60 military vehicles and three buses said to be seen leaving as Saudi Arabia is due to begin a partial withdrawal on Monday of its 1,200 National Guard troops in Bahrain, leaving a smaller, residual emergency force in place.
Saudi troops begin to pull out of Bahrain
RIYADH // Saudi Arabia will begin a partial withdrawal on Monday of its 1,200 National Guard troops in Bahrain, leaving a smaller, residual emergency force in place, a Saudi source said.
A message posted yesterday by Nabil Al Hammar, an adviser to Bahrain's king, said the Saudi-led military force will reposition units within Bahrain, but there are no plans to fully withdraw the troops that helped quell Shiite-led protests in March.
The message, reported by Associated Press, gave no further details. But it left open the possibility of reducing its 1,500-strong force.
Reached by telephone yesterday, Sheikh Abdullah Al Khalifa, of Bahrain's Information Ministry, did not deny reports about the GCC troop reduction, saying only that "there is no official statement" about it.
But there are indications that preparations for the withdrawal are already under way, according to Bahraini opposition sources.
One Bahraini, who requested anonymity, said that witnesses reported seeing about 60 military vehicles and three buses leaving Bahrain for Saudi Arabia on Monday night. In addition a number of empty military trailers were seen entering Bahrain, possibly to pick up military vehicles to transport back to Saudi, he added.
In Saudi Arabia, a military official said some units will be pulled out next week, but gave no details on how many troops would remain in Bahrain. The official, said Associated Press, spoke on condition of anonymity because he was not authorised to speak to media.
The Saudi troops were sent to Bahrain in March amid unprecedented pro-reform protests to support the royal family.
Saudi Arabia was alarmed by the mainly Shiite protest movement in Bahrain, which beginning in February began calling for a constitutional monarchy and eventually escalated to demands for the downfall of the royal family.
Analysts said Riyadh feared that predominantly Shiite Iran could take advantage of the unrest to promote its ties with the protesters and help bring down Bahrain's Sunni-minority ruling family.
The Saudi deployment was billed as an activation of the Gulf Cooperation Council's Peninsula Shield military forces in order to assist a fellow GCC state. The United Arab Emirates also deployed 500 policemen as part of the same GCC force.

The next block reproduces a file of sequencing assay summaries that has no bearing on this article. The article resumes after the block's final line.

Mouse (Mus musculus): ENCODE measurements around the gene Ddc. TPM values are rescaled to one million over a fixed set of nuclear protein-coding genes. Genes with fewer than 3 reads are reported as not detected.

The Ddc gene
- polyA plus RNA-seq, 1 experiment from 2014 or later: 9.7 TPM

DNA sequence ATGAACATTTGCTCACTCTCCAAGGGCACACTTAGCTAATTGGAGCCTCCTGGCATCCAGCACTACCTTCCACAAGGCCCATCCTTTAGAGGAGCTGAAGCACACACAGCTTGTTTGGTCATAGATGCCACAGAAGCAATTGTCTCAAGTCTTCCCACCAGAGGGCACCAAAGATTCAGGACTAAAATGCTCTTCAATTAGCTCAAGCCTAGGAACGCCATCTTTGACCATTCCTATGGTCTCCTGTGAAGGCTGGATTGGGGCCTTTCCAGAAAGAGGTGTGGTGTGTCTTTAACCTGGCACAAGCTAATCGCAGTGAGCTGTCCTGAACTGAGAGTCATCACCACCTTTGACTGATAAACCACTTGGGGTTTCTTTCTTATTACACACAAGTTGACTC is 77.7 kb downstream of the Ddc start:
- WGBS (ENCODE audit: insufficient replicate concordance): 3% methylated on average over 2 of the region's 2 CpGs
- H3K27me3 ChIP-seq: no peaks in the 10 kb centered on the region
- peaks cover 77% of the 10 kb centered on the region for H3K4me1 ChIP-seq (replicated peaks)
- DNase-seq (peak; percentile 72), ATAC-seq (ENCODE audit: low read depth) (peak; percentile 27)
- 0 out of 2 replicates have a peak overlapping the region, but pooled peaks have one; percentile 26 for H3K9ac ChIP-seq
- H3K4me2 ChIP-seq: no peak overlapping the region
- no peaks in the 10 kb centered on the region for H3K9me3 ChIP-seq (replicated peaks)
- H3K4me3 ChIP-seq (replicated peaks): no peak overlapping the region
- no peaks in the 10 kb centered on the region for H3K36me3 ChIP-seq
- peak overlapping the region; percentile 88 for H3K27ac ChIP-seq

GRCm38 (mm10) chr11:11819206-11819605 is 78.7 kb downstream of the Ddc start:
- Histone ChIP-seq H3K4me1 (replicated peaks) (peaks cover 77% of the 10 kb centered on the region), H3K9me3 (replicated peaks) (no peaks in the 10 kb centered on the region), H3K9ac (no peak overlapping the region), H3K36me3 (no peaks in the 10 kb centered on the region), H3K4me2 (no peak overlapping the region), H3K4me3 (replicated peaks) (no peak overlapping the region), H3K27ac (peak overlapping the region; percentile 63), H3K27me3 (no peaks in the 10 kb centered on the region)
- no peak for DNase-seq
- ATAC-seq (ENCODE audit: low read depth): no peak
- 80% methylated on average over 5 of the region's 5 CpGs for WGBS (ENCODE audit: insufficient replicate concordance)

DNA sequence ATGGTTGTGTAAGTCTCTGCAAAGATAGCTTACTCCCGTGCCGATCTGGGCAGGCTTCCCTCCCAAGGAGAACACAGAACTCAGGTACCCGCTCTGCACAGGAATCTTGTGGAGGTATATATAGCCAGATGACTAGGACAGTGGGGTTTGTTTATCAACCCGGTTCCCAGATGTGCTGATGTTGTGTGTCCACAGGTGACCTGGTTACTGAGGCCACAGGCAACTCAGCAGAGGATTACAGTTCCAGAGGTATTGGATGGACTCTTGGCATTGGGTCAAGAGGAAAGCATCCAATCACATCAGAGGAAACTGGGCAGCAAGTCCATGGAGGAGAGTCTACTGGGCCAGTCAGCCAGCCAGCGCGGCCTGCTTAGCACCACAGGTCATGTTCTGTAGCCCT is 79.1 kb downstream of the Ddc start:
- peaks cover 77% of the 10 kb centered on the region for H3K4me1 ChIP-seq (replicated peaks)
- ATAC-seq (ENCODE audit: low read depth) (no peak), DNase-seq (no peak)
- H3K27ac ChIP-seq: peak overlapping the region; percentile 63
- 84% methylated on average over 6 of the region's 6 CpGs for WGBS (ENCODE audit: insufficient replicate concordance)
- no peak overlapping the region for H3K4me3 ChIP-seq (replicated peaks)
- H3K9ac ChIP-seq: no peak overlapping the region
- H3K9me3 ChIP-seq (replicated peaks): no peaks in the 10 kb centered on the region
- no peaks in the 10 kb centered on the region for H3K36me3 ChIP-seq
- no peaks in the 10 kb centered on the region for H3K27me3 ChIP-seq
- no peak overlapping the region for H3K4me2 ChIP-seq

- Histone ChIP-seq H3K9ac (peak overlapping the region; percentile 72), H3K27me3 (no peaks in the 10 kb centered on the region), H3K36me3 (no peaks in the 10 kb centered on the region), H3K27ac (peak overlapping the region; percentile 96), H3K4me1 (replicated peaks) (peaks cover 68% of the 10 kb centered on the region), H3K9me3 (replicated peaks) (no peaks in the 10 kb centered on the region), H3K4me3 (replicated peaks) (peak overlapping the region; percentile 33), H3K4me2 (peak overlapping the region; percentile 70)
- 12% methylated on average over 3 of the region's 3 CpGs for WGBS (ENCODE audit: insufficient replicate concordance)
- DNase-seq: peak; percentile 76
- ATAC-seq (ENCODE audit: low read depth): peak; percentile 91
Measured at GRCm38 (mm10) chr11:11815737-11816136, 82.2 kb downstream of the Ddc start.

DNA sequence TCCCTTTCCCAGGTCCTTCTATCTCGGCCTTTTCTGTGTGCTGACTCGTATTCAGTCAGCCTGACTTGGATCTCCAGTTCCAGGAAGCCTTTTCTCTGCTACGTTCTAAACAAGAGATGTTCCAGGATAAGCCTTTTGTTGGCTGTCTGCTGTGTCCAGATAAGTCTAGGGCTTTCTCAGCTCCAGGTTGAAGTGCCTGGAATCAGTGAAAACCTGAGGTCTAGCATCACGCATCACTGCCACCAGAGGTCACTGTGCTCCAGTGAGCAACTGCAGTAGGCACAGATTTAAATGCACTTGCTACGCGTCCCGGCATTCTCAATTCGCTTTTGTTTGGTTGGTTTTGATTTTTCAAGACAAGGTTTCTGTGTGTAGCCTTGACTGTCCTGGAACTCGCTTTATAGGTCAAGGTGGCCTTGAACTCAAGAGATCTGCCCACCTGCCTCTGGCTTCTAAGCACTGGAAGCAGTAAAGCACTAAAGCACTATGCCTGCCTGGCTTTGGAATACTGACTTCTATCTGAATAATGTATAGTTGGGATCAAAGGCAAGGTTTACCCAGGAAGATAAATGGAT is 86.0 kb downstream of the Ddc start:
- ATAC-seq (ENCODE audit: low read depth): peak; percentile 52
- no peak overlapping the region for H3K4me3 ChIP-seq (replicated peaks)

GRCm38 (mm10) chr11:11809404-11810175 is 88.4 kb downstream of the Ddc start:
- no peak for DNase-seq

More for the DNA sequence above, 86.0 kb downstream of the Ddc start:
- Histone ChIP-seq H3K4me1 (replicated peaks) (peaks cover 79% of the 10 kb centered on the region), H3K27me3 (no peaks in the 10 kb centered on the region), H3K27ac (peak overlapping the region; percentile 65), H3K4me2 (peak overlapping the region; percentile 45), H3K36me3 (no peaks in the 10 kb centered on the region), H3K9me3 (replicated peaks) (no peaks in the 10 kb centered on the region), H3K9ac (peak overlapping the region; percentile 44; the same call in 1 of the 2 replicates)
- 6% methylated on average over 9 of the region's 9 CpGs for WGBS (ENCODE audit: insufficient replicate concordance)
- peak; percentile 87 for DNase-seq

The Saudi forces, which Saudi and Bahraini officials said were intended to protect vital Bahraini installations, were mostly kept out of sight on Bahraini military bases after their arrival on March 14.
They did not actively participate in the Bahraini government's harsh crackdown on the protesters which commenced March 15 with the declaration of a state of emergency.
More than 30 people were killed in the violent clashes in March. Hundreds of Shiites have been detained, scores tried before military courts and up to possibly 2,000 were fired from their jobs or dismissed from university.
There have also been numerous reports of torture of detainees during the crackdown.
The Saudi troop reduction, first reported yesterday by Reuters, will coincide with the start of a long-awaited national dialogue set to begin Saturday, which the Bahraini government hopes will restore at least a semblance of normality if not a reduction in tensions.
The main Shiite opposition party, Wefaq, has not yet decided to participate in the dialogue, as it objects to the structure of the meeting.
Instead of the government negotiating with already established political groups, the dialogue has been organised so that pro-government, Sunni organisations are to hold discussions with groups representing Shiites, principally Wefaq.
In addition, many opposition leaders will not attend as they are incarcerated, serving out long prison sentences handed down for their participation in the pro-reform protests.
In the current climate of hostility between the Sunni minority and Shiite majority, it is unlikely that such discussions will be fruitful, said Nabeel Rajab, president of the Bahrain Centre for Human Rights.
"I don't think it will succeed," he said, noting that "the government is not represented" in the dialogue. He accused the government of arranging the talks so that it appears that Sunnis and Shias are fighting each other as a way of masking a political impasse between the government and the people.